The digital single market
The Single Market is one of the main achievements of the European Union. It allows the removal of barriers and the simplification of rules to achieve its goal of free movement of goods, persons, services and capital.
The European Union frankly admits encourage the development of electronic commerce within the Single Market is one of the key areas to make the most competitive and most dynamic in the world. Indeed, cross-border e-commerce can benefit both consumers and businesses. This is a significant potential to increase the European economy. The financial and economic crisis has hit all economies and across all sectors. The single market is an asset to boost the economy of the Member States. Thus, “if the e-commerce accounted for 15% of total European trade – instead of the current 5% – this would result in 1.7% extra growth per year” according to Michel Barnier.
EU institutions and Member States to meet the needs of online consumers and European firms, creating a true digital single market, with the ability to order and take delivery of their purchases, wherever one is in the Union.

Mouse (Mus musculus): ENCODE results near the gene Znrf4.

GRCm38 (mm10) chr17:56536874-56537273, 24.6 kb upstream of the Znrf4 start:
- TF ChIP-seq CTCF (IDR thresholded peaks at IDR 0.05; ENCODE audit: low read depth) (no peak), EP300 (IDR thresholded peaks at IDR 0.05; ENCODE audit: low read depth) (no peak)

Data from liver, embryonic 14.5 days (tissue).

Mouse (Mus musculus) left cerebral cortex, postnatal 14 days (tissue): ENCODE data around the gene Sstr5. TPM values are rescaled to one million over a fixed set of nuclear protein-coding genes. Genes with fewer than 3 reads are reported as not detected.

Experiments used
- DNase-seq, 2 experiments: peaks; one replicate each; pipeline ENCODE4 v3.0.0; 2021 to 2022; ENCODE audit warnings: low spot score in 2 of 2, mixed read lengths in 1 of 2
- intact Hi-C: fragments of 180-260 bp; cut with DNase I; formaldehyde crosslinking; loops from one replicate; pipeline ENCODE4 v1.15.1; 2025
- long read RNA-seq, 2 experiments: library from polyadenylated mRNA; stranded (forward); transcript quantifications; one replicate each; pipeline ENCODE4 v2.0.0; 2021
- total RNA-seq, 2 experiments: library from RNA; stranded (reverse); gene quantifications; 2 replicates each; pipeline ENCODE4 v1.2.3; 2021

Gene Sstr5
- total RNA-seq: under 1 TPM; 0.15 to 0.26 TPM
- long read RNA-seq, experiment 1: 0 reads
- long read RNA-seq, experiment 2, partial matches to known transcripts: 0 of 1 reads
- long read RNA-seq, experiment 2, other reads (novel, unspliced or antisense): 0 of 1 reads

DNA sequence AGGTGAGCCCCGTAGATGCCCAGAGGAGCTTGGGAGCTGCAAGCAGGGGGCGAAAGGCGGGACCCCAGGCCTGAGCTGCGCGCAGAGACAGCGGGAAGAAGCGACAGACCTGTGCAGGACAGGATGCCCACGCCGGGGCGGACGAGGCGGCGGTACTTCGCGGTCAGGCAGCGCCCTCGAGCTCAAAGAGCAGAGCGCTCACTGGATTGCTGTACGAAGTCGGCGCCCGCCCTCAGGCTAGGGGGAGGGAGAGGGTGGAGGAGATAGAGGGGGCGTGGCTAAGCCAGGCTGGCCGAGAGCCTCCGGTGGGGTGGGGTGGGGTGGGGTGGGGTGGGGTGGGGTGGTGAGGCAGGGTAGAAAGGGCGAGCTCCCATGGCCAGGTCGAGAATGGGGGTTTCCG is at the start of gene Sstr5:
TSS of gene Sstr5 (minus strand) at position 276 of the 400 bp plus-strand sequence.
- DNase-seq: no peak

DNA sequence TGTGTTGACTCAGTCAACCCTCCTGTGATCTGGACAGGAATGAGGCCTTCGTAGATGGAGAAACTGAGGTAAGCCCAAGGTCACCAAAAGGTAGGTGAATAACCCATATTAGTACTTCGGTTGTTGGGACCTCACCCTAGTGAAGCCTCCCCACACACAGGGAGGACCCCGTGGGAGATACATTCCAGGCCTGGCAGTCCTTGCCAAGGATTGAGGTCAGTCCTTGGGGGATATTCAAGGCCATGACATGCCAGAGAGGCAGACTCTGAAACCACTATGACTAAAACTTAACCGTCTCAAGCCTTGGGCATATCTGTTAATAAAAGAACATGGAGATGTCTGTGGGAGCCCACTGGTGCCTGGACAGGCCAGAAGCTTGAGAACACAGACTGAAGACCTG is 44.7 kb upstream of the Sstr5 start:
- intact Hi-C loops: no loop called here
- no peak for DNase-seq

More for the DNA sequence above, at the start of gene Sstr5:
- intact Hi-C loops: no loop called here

The area of information technology and communication is very promising for the European Union economy. Once completed the digital single market could increase by 5% of European GDP by 2020.
European companies must be able to develop, export and be more competitive than they are. However, they find themselves confronted with a coexistence of multitude of national rules coexist, leading to additional costs. These barriers may discourage them to engage in cross-border trade. Both European businesses and consumers face barriers that make it difficult for e-commerce and that is still fragmented. In this common market, consumers in turn must be able to benefit from better prices, a wider choice of products and services.
Thus, in order to increase the development of electronic commerce, close coordination is required of the states within the European Union. Because of its transnational dimension, the development of electronic commerce must be based on the coordination of solutions between the Member States.
In any event, the promotion of electronic commerce in the digital single market could provide the European Union with more growth and jobs but her potential is not fully exploited due to a number of technical and legal obstacles. Should the Member States and the European institutions consider the perspectives that are open to them.
Source image : Wikipédia